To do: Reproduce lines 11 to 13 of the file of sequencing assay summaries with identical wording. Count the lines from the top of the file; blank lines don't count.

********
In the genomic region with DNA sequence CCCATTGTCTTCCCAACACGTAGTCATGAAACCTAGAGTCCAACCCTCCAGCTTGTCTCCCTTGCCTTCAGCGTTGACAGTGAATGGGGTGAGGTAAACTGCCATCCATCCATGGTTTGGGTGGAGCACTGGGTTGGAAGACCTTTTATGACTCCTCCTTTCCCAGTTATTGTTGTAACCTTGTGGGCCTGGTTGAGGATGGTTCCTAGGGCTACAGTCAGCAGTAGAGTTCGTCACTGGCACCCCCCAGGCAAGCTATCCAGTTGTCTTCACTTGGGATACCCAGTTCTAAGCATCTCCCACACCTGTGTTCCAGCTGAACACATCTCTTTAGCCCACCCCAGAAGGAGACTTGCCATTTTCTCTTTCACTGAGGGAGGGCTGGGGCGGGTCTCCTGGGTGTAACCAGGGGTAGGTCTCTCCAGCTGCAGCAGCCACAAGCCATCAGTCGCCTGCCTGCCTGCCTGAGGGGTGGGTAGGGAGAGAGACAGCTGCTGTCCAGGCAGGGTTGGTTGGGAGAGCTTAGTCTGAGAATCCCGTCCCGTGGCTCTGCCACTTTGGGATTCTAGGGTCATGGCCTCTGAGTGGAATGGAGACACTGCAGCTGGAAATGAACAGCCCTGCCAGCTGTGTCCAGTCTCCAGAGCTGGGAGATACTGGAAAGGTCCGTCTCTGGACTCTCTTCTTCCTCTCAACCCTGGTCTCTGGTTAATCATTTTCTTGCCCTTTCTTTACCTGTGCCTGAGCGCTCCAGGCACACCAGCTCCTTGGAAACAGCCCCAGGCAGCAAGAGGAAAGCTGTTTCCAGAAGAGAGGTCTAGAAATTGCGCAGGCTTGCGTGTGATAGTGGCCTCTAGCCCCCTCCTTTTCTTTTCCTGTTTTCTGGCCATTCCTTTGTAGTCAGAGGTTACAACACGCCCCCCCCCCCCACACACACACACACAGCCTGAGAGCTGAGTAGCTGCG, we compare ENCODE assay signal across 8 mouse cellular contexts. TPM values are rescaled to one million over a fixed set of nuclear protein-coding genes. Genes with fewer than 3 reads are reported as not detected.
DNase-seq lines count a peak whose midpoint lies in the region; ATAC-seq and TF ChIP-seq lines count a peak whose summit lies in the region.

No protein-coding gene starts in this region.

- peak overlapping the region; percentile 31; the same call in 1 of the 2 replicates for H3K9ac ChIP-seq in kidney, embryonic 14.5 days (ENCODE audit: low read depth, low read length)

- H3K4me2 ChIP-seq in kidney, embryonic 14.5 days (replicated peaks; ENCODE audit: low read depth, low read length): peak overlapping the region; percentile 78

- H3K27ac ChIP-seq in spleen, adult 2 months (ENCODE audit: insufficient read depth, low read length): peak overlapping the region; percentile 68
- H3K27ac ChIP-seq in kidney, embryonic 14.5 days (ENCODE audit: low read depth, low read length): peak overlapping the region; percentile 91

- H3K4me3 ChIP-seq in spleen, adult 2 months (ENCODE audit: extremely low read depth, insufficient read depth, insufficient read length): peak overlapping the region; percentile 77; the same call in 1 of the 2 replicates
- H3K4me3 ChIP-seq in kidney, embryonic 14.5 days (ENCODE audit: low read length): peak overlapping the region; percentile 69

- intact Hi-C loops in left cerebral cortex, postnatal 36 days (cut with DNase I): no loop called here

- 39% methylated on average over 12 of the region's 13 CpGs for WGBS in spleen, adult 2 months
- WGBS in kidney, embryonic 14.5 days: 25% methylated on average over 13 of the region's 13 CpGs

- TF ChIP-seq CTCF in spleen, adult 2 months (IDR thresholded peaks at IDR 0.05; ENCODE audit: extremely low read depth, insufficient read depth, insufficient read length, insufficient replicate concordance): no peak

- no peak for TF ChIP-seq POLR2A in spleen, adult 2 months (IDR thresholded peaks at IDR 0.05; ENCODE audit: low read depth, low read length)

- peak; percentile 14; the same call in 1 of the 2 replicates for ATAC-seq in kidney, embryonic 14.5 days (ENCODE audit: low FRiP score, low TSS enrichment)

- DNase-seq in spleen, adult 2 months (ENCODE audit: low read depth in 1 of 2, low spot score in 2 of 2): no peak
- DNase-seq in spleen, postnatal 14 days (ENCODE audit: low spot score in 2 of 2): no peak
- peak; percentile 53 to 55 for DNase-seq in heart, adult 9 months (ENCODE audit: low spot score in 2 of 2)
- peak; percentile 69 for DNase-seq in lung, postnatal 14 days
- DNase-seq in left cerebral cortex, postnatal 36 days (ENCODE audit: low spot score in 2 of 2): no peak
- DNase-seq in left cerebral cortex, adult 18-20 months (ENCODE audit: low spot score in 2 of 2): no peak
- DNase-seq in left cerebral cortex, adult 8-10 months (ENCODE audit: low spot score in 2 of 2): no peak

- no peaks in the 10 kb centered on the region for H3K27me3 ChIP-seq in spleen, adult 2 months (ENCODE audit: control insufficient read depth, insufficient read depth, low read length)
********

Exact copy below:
- 39% methylated on average over 12 of the region's 13 CpGs for WGBS in spleen, adult 2 months
- WGBS in kidney, embryonic 14.5 days: 25% methylated on average over 13 of the region's 13 CpGs

- TF ChIP-seq CTCF in spleen, adult 2 months (IDR thresholded peaks at IDR 0.05; ENCODE audit: extremely low read depth, insufficient read depth, insufficient read length, insufficient replicate concordance): no peak